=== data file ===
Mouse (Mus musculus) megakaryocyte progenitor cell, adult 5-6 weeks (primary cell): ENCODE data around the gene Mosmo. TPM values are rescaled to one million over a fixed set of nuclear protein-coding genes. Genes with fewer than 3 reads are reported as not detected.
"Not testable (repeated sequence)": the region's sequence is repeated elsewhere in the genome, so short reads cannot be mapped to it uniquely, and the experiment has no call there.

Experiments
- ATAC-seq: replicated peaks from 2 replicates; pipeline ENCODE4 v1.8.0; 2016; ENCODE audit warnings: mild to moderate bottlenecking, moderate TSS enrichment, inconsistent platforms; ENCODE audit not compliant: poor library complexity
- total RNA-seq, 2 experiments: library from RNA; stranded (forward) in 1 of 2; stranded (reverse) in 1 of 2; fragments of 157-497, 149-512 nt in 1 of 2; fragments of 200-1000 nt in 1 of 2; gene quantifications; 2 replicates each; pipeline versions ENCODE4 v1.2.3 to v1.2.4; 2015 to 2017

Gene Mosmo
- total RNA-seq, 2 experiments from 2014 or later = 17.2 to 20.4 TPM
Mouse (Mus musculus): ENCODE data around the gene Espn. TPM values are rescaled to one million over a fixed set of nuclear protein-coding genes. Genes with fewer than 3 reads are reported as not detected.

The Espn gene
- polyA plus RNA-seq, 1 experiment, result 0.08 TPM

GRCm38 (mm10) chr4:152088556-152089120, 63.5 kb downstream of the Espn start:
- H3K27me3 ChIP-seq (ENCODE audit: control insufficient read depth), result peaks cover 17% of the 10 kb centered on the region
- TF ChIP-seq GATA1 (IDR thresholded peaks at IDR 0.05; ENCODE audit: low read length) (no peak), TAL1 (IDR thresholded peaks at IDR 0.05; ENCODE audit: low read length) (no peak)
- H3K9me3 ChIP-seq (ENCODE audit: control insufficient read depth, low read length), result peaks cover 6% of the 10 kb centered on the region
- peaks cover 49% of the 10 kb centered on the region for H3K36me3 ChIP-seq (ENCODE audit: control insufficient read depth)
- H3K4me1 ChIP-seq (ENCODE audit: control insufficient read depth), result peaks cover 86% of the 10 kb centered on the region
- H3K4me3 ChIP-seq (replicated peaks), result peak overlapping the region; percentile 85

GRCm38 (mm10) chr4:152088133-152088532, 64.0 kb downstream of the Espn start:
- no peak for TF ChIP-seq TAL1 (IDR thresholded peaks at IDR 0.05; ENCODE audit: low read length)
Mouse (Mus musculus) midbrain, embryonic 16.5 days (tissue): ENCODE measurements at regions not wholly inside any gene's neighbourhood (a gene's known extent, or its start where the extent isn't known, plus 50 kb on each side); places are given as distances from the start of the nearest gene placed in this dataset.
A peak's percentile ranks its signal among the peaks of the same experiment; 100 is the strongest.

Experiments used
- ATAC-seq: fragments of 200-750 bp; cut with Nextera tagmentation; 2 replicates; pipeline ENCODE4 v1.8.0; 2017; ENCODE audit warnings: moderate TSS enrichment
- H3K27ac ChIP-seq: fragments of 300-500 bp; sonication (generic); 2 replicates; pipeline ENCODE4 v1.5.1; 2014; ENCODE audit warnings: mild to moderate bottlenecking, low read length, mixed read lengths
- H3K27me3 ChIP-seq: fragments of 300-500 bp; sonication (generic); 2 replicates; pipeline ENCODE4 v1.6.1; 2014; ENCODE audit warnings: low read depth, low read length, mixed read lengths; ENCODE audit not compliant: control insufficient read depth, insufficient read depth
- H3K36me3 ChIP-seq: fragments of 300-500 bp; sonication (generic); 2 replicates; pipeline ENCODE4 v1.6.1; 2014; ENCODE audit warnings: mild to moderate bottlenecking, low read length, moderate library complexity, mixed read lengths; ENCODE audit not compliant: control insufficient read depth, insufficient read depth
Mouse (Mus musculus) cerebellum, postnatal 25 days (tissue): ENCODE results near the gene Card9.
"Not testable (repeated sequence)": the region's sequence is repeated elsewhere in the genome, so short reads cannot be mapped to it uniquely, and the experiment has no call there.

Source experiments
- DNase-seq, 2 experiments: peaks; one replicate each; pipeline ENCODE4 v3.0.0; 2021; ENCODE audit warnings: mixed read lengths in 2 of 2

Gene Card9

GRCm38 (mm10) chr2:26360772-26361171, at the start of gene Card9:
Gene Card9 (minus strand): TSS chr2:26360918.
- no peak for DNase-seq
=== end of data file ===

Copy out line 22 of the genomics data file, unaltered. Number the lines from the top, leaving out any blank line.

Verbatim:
Experiments used